by Chidi Okoye
The head of Health Information of the World Health Organisation, Marie Paule Kieny, has revealed that Ebola drug trials and collection of survivors’ blood for treating patients would soon commence in West Africa.
Speaking in Geneva on Wednesday, 22 October, she said that WHO and partner organisations were currently selecting treatment centres in Guinea, Liberia and Sierra Leone to conduct trials of experimental Ebola drugs.
She said that drug companies had been working to fast-track Ebola drugs and vaccines development by testing them directly in West Africa, adding that work was under way in Liberia to set up a blood collection centre for Ebola survivors in the coming weeks.
Furthermore, the WHO official said that at the centre blood would be processed into serum that would be eventually administered on infected patients.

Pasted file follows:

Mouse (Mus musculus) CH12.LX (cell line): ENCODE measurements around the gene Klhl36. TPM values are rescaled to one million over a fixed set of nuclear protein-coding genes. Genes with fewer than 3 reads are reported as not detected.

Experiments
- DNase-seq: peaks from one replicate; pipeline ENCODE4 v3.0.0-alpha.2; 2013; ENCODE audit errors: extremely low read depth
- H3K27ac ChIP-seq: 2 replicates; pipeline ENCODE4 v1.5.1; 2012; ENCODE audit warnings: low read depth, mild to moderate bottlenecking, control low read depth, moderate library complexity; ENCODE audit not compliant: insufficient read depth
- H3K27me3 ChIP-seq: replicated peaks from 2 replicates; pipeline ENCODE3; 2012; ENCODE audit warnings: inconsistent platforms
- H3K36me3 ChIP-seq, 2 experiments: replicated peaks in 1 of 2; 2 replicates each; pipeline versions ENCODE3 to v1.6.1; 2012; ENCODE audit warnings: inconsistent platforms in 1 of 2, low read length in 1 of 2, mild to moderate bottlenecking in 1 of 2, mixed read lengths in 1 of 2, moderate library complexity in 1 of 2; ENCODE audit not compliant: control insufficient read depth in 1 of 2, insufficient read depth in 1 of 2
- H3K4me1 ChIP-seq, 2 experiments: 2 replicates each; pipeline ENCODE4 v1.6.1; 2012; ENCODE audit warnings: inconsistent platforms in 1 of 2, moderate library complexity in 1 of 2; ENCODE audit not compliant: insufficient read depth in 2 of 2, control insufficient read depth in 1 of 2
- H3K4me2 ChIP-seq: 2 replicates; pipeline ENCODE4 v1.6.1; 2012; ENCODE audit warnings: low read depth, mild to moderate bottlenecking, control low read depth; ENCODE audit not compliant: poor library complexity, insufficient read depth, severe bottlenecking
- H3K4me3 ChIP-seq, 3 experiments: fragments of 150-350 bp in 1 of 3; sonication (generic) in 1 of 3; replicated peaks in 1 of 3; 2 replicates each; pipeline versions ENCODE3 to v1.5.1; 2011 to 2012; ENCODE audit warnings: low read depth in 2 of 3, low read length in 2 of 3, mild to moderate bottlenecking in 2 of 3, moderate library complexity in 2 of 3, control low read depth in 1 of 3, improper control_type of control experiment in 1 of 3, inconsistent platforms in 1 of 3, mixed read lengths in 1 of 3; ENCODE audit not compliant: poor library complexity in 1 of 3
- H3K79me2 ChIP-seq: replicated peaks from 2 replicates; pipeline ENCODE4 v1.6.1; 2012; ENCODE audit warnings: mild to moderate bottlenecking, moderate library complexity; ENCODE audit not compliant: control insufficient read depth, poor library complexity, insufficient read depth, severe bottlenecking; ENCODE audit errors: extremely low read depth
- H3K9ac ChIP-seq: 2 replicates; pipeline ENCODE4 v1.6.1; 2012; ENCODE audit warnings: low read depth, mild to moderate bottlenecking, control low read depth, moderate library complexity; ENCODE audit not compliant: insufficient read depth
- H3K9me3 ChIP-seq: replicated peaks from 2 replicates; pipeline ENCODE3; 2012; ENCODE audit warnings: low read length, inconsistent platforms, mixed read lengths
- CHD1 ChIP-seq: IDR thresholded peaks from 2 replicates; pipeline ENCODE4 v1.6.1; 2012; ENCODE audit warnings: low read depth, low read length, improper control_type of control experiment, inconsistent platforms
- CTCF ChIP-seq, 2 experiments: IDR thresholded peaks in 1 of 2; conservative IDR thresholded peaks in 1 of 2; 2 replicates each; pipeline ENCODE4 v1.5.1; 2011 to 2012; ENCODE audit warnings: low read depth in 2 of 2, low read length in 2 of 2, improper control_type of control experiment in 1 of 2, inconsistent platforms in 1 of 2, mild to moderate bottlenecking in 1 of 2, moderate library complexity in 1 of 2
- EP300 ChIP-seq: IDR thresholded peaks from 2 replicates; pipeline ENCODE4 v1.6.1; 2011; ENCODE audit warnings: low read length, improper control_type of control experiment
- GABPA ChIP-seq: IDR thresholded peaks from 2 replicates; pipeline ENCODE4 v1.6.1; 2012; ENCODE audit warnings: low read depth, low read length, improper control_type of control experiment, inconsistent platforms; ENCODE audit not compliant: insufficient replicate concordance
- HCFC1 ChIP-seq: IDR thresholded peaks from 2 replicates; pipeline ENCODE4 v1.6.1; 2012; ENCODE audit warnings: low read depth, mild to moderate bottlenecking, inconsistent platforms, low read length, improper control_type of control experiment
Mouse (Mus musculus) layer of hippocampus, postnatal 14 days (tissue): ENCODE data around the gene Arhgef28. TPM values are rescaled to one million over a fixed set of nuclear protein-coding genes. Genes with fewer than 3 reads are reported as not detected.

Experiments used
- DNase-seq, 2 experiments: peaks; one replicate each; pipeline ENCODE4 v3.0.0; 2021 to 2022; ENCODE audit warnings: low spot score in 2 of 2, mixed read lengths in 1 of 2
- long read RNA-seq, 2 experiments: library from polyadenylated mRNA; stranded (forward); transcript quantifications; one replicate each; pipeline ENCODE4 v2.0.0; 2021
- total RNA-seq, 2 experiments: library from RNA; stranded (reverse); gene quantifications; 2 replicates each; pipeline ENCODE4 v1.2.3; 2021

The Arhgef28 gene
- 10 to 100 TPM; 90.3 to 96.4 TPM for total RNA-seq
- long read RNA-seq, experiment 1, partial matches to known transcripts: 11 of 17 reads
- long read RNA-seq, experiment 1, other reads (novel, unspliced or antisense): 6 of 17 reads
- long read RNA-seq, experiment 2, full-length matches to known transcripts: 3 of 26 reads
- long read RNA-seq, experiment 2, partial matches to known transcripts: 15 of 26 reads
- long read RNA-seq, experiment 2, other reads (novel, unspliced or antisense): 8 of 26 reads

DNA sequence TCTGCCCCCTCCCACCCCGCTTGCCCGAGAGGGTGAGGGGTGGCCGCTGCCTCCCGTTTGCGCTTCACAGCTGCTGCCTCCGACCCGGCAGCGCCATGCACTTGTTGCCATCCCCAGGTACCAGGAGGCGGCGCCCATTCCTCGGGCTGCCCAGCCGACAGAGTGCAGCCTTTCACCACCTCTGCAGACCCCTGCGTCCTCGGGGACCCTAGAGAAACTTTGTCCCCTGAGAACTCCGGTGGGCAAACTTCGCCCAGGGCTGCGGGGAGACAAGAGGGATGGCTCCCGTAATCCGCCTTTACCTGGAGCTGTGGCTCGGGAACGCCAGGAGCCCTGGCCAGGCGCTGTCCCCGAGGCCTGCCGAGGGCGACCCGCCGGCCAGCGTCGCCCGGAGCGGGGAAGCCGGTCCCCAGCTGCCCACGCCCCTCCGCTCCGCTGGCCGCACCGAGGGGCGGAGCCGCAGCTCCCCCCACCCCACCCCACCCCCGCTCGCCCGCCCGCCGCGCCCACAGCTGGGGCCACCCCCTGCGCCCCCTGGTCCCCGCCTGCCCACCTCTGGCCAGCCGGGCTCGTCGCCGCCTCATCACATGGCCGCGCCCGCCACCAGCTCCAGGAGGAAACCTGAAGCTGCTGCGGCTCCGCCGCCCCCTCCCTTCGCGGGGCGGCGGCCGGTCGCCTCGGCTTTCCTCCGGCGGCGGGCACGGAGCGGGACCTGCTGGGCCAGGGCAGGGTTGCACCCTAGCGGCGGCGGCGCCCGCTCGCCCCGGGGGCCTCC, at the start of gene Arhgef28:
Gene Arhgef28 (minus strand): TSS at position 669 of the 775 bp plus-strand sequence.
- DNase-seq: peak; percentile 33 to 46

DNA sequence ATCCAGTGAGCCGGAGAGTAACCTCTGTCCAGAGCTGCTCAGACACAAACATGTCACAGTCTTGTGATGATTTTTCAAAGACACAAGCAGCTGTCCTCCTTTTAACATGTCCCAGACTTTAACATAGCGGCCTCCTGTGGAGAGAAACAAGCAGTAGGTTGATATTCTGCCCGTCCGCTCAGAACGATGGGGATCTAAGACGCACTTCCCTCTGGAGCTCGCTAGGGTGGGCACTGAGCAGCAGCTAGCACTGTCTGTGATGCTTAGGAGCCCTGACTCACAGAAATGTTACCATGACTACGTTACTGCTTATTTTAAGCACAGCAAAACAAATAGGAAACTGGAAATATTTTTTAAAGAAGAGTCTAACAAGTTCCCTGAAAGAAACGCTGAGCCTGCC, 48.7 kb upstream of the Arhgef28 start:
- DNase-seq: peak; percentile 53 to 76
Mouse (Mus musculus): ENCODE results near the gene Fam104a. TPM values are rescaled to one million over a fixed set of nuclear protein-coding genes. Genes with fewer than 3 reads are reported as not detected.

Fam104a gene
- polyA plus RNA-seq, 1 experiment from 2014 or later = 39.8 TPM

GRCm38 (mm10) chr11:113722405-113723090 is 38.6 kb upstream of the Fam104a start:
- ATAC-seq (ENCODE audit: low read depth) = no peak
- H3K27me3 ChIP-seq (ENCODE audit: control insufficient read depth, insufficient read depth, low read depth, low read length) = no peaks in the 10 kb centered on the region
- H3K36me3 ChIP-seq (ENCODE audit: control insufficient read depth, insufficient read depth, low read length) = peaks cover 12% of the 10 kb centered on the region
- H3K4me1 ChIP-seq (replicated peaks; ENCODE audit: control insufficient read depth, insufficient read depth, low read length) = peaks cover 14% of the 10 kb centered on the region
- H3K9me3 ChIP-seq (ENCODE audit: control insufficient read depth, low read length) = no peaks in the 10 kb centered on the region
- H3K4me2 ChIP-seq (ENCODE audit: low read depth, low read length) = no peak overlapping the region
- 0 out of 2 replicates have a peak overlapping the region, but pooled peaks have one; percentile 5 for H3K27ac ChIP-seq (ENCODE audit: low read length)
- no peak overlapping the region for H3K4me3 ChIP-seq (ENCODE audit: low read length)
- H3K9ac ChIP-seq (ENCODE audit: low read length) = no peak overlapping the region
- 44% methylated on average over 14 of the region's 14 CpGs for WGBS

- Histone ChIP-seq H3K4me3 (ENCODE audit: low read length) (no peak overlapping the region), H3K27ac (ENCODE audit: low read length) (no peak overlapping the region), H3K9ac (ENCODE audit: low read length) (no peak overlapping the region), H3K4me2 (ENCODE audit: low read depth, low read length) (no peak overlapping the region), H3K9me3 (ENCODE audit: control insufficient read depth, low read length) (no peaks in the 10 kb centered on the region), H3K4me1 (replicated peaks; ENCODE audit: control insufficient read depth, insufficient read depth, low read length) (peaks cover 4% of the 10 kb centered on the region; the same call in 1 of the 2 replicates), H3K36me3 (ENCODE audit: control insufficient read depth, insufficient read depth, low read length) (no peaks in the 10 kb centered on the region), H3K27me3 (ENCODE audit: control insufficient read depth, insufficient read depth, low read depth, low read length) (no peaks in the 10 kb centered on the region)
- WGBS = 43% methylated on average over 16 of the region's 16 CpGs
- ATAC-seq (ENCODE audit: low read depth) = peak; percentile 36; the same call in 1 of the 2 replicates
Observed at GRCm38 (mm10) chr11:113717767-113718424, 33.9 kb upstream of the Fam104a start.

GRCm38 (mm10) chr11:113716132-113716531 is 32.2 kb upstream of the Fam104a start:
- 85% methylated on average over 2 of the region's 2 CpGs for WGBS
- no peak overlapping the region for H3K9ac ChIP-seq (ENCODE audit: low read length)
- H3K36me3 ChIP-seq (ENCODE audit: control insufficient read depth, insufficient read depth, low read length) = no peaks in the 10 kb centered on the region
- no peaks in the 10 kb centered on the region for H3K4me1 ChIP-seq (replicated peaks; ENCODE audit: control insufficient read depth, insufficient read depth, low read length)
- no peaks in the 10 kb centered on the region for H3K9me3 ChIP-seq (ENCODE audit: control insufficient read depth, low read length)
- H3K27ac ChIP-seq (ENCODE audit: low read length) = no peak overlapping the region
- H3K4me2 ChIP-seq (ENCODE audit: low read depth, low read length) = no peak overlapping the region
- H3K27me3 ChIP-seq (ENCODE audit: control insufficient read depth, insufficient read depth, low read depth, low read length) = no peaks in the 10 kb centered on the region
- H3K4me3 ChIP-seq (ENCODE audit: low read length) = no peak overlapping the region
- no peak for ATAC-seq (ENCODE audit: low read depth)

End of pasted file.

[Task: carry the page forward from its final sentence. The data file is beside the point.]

She said, “So-called convalescent serum contains antibodies that can theoretically help a sick patient overcome the virus but the treatment is still being developed. This is a process that needs to take into account the safety of the donor as well as the safety of the recipient.”
Kieny said WHO’s partner organisations were also working to set up similar centres in Sierra Leone and Guinea, the two other countries worst affected by the Ebola Virus Disease.
She added that thousands of experimental vaccine doses would be ready for large-scale testing in West Africa in January 2015.